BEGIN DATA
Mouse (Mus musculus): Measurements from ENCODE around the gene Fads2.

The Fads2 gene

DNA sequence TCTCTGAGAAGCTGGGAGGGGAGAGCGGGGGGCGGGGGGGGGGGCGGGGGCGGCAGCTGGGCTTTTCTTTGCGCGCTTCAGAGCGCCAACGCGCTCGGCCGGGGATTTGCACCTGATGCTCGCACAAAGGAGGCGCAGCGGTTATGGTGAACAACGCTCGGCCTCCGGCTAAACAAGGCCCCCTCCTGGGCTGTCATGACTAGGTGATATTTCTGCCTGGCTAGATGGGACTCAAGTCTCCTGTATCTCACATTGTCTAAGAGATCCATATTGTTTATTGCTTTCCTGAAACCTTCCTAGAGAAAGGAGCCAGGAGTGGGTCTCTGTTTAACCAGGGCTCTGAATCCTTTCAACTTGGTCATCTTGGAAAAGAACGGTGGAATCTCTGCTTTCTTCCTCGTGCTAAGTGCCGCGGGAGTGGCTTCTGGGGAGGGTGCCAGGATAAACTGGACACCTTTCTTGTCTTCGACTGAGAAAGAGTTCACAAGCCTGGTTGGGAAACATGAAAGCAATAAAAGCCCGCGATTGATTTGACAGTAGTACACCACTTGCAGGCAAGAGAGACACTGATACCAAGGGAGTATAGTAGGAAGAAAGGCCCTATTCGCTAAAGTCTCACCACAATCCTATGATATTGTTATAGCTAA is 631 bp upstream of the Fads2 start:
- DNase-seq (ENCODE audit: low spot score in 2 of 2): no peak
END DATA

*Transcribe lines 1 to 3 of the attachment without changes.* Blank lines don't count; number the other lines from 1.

Mouse (Mus musculus): Measurements from ENCODE around the gene Fads2.

The Fads2 gene

DNA sequence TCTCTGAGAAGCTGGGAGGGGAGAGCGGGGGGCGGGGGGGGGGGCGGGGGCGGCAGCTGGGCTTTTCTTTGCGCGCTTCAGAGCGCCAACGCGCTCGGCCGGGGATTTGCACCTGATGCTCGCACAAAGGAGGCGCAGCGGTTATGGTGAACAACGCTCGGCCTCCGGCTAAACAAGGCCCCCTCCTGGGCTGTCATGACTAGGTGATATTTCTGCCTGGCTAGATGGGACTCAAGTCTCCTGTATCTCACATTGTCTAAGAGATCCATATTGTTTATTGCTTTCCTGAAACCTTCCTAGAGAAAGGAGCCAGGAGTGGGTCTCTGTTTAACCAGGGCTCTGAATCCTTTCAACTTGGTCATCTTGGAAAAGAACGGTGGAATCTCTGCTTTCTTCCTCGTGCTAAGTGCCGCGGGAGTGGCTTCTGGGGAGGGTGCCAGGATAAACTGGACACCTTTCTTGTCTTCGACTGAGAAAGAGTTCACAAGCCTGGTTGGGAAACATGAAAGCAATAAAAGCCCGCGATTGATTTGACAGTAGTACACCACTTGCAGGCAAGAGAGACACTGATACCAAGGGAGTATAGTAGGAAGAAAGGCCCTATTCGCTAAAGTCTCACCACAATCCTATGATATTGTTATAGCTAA is 631 bp upstream of the Fads2 start: